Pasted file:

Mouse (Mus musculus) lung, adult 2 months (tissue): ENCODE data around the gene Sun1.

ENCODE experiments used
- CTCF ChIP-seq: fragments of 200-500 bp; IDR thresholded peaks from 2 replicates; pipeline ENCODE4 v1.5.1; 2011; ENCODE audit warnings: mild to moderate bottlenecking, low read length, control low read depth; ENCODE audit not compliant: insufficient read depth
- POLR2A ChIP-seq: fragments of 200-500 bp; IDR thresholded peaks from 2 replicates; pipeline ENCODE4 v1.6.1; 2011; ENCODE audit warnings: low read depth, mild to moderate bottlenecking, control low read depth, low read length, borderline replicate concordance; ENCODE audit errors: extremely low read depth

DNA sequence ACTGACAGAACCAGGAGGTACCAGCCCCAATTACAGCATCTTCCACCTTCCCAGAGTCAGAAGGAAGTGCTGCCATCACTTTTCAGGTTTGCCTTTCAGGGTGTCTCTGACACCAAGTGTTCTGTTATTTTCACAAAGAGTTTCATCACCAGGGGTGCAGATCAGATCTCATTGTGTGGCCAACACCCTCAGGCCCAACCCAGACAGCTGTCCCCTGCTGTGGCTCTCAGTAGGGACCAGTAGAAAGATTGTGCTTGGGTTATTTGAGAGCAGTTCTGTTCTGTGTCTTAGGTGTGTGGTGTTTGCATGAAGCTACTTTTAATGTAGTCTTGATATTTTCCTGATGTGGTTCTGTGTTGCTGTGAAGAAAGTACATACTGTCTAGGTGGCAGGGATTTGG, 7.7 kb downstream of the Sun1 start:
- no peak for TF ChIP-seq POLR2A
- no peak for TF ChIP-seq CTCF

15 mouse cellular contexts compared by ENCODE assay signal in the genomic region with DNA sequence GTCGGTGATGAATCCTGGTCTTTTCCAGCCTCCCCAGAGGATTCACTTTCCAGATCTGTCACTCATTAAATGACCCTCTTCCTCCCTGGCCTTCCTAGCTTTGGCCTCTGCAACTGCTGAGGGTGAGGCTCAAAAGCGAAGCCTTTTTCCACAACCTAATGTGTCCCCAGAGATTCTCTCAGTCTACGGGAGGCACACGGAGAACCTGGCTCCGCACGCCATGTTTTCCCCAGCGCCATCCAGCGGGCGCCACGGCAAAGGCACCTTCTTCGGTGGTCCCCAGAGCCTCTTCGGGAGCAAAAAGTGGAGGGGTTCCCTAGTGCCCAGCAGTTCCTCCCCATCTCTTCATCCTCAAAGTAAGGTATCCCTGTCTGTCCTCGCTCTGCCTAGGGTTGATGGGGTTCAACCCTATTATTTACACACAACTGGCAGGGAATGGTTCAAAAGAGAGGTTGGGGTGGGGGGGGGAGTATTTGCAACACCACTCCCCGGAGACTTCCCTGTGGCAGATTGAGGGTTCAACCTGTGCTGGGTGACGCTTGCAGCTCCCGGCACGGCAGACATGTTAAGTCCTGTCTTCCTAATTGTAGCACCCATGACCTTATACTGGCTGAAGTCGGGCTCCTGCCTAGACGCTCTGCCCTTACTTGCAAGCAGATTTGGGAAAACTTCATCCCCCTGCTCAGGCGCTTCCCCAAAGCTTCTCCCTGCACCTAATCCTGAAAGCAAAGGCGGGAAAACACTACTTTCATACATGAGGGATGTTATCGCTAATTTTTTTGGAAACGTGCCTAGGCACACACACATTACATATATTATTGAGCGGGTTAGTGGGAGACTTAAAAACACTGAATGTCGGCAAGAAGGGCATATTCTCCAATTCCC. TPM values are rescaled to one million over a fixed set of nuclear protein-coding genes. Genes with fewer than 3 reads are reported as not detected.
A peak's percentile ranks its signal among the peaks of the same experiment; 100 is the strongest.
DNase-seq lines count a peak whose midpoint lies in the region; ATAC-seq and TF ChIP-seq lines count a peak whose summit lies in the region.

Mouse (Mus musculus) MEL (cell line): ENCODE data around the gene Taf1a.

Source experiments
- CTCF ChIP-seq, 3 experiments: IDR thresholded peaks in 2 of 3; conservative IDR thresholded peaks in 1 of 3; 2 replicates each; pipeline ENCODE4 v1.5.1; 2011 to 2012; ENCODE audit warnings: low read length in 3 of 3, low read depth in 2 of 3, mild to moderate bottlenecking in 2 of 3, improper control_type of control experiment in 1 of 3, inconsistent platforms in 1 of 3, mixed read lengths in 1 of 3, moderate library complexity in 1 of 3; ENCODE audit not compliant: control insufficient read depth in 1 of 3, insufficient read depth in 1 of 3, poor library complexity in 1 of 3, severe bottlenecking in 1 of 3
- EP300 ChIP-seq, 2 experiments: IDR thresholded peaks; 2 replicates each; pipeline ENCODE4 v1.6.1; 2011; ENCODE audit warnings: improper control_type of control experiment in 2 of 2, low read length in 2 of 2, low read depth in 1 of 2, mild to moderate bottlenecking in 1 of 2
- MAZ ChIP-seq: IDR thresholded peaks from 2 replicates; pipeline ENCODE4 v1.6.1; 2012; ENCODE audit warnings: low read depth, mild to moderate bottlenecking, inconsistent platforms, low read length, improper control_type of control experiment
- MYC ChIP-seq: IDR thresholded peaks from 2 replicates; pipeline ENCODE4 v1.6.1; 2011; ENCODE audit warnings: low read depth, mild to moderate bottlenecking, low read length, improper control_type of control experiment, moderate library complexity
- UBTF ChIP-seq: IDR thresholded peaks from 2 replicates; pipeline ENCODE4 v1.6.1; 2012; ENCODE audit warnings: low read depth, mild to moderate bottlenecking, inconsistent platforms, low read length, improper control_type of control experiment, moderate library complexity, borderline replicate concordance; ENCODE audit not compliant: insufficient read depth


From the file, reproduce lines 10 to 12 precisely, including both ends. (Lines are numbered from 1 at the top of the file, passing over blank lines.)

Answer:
DNase-seq lines count a peak whose midpoint lies in the region; ATAC-seq and TF ChIP-seq lines count a peak whose summit lies in the region.

Mouse (Mus musculus) MEL (cell line): ENCODE data around the gene Taf1a.

Source experiments